In his book, “How to Love,” bestselling author and psychiatrist Gordon Livingston offers 37 chapters of advice for a happy marriage. Having myself compiled stories, excerpts, and insights from hundreds of couples—famous and not—in my book with co-editor Mike Leach, “I Like Being Married,” I recognized the wisdom in his simple suggestions. I chose four of my favorite—insights that I believe are the most important in striving for a happy marriage.
“People ask me what advice I have for a married couple struggling in their relationship,” said Mother Teresa, “I always answer: pray and forgive.” Ruth Bell Graham wrote, “A happy marriage is the union of two good forgivers.” Livingston describes the effort of forgiveness as “becoming the person you long to love.” We must cultivate in ourselves the traits of characters that we value in ourselves. And given our human fallibility, he explains, “the most important quality may turn out to be the ability to forgive.”
2. Recognize Patterns.
Per Livingston: “If we wish to protect ourselves from disappointment at the hands of others, and if we think it is important to recognize those who will enrich our lives, we had best learn the art of pattern recognition when it comes to human behavior.” In their book, “Getting the Love You Want,” psychologists Harville Hendrix and Helen Hunt explain the process of healing our childhood wounds in the behavior we exhibit with our life partners. Once we recognize our patterns and the wounds we so desperately want to heal, we disable the power of our patterns to destruct.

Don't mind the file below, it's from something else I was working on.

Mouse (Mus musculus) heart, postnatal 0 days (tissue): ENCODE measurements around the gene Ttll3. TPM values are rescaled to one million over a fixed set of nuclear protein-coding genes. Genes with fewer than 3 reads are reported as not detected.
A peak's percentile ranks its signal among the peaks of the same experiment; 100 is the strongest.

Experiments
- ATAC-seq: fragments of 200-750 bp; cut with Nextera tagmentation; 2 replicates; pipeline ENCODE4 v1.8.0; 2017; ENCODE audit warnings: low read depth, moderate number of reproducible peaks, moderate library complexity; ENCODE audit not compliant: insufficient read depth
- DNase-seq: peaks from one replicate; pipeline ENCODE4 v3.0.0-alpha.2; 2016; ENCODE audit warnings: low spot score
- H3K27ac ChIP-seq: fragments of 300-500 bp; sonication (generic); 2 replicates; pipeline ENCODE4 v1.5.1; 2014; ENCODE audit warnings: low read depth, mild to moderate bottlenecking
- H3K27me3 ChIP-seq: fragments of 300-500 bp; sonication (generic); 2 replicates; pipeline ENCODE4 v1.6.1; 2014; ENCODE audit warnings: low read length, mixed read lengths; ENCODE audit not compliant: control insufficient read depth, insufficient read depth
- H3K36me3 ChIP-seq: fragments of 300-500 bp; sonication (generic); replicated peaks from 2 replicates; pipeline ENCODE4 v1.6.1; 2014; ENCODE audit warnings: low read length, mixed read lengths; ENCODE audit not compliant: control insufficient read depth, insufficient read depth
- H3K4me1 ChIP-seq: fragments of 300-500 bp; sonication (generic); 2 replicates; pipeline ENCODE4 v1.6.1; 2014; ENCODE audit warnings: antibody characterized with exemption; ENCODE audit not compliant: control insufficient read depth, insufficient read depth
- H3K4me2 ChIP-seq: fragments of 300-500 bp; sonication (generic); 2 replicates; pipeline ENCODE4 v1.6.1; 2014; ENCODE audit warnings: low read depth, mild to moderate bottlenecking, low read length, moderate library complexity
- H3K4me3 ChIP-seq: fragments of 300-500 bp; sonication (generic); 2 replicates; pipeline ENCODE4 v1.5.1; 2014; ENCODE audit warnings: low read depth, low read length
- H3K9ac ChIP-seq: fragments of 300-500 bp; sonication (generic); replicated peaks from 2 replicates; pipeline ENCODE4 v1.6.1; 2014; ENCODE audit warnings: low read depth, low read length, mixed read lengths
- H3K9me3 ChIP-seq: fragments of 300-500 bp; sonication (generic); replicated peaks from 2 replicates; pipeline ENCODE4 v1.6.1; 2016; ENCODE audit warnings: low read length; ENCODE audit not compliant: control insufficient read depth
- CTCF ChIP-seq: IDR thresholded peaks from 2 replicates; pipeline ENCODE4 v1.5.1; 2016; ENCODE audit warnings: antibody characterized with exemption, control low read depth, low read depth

3. Kill Negotiations.
According to Livingston, the negotiations—indirect or direct—that we make at the expense of our partners are the antithesis of love. That is, if the definition of love is to place the needs and desires of another at the level of our own. Livingston writes: “Marriages that come to my attention are on life support. Their common theme is that they have become power struggles; in fact, most appear to have been so from the beginning. The issues over which the contest is fought are familiar—money, children, sex—but the underlying causes are usually diminished self-respect and unmet expectations.”
4. Be Kind.
Rudolf Ray once wrote, “I would like to have engraved inside every wedding band, ‘Be kind to one another.’ This is the golden rule of marriage, and the secret of making love last through the years.” The best piece of marriage advice I have ever heard was uttered at a bridal shower I attended 20 years ago. The older woman said to the young bride-to-be: “Be nice.” Writes Livingston: “Kindness is the indispensable virtue from which most of the others flow, the wellspring of our happiness. If the definition of love is raising the needs and desires of another to the level of our own, then kindness implies an ability to weight these needs in every interaction with people.”
Originally published on “Sanity Break” at Everyday Health